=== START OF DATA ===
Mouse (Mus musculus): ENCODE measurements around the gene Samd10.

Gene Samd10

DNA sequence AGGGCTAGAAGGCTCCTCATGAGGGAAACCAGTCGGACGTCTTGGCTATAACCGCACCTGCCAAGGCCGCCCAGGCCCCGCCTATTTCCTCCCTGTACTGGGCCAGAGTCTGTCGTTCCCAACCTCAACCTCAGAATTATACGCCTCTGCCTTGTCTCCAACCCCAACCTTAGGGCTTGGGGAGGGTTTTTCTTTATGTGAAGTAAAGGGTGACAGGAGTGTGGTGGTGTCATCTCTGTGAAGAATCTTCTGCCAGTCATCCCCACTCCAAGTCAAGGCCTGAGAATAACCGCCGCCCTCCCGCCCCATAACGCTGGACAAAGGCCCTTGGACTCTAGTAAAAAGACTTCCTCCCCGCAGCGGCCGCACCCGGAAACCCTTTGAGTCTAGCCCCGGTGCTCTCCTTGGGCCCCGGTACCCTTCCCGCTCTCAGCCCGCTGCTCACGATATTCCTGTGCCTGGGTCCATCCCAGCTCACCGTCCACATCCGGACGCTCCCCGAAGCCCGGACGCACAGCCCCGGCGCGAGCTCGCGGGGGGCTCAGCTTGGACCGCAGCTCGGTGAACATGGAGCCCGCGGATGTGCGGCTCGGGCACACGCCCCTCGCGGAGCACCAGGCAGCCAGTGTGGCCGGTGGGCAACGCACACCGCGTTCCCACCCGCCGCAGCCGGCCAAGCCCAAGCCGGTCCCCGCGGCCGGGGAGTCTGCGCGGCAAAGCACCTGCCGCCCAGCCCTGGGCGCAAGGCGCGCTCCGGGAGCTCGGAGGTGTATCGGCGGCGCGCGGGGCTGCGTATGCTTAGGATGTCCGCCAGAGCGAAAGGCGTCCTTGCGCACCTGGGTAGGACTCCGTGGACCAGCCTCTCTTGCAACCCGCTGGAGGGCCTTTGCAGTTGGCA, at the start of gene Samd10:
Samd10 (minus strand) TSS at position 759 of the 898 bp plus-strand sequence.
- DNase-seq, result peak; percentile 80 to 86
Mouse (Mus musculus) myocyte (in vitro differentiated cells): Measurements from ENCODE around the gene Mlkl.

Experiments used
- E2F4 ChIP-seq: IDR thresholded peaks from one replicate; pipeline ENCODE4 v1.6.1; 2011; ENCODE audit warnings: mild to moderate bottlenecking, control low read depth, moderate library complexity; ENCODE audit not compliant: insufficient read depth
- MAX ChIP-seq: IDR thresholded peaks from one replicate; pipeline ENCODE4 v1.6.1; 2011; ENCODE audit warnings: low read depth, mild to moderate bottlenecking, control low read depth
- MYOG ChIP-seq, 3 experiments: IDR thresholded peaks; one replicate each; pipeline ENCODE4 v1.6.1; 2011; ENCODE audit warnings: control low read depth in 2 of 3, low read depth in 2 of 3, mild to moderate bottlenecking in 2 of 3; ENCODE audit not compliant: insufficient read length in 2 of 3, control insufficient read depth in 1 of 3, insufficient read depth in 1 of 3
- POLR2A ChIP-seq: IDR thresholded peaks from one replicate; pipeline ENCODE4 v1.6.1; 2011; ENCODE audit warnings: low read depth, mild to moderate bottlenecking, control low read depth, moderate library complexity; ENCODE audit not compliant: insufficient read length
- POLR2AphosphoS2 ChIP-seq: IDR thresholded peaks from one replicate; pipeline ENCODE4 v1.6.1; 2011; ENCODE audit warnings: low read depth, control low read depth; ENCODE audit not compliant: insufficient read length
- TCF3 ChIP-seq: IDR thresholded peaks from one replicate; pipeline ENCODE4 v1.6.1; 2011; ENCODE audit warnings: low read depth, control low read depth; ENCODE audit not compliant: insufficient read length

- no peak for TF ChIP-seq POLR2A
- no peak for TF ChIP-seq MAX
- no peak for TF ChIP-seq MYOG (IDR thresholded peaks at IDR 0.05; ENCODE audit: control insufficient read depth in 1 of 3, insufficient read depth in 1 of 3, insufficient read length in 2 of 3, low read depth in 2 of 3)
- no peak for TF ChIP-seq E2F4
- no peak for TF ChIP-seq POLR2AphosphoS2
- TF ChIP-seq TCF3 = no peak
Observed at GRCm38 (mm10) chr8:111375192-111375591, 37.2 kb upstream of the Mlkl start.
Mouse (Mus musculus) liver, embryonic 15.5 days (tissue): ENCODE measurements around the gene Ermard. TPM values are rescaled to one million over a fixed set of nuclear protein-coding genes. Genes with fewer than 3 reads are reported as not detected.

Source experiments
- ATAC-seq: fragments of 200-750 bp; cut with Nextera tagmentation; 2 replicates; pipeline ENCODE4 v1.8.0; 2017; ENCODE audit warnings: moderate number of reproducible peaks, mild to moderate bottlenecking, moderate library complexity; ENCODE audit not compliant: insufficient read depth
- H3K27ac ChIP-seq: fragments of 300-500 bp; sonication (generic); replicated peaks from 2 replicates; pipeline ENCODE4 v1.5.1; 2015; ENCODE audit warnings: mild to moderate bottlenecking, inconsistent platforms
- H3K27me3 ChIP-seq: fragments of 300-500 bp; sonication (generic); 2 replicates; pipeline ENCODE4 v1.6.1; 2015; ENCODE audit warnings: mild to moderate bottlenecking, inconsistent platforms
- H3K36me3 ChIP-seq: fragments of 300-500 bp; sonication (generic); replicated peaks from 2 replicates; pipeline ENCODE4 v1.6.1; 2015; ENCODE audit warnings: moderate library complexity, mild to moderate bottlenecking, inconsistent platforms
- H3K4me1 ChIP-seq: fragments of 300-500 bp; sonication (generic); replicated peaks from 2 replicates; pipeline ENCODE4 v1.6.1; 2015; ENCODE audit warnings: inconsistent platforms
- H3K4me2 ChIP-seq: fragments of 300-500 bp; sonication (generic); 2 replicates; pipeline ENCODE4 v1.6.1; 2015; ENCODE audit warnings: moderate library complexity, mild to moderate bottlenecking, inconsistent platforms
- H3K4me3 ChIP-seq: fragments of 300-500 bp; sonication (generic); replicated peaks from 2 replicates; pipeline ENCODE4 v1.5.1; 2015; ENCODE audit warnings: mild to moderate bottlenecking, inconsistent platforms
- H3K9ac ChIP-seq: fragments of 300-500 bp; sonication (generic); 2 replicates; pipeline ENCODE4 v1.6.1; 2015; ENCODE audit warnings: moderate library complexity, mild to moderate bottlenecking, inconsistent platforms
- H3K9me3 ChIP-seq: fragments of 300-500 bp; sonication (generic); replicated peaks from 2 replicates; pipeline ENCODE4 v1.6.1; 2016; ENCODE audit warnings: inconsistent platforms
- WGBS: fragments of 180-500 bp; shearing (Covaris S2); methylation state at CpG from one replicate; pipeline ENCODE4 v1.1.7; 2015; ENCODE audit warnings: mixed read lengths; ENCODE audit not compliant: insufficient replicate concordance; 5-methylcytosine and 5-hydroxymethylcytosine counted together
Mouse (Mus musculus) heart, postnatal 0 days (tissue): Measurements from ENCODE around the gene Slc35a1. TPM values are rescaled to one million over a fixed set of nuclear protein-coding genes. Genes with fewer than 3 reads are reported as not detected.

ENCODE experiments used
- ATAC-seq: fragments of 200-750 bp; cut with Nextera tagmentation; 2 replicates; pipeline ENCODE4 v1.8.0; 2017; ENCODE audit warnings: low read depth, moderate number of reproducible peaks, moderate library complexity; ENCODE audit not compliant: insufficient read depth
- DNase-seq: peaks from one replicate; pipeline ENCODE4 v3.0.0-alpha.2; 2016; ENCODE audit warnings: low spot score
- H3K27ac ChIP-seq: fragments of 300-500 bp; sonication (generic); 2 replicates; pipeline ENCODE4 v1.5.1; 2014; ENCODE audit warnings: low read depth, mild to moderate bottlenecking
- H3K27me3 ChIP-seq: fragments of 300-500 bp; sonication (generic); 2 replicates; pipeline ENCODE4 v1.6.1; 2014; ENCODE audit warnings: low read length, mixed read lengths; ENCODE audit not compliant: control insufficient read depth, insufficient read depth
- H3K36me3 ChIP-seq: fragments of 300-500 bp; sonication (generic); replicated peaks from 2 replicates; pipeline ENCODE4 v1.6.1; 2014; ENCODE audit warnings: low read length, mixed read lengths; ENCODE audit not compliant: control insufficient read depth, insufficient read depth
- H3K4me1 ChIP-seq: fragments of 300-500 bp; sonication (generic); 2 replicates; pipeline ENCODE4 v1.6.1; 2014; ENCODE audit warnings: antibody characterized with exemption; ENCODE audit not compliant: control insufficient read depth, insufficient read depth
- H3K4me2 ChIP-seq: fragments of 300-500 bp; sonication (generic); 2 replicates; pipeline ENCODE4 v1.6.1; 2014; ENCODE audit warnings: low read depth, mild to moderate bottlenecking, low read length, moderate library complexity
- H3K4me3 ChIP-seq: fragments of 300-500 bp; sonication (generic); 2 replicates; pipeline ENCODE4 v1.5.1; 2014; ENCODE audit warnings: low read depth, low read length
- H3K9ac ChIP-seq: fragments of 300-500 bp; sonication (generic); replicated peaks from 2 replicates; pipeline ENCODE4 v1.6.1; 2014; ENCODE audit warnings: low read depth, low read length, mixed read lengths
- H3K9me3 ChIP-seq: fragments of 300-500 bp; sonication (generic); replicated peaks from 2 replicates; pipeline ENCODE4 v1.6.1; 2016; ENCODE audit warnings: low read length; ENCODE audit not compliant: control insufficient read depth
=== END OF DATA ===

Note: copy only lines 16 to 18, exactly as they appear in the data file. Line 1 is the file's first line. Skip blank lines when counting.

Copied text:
- no peak for TF ChIP-seq MYOG (IDR thresholded peaks at IDR 0.05; ENCODE audit: control insufficient read depth in 1 of 3, insufficient read depth in 1 of 3, insufficient read length in 2 of 3, low read depth in 2 of 3)
- no peak for TF ChIP-seq E2F4
- no peak for TF ChIP-seq POLR2AphosphoS2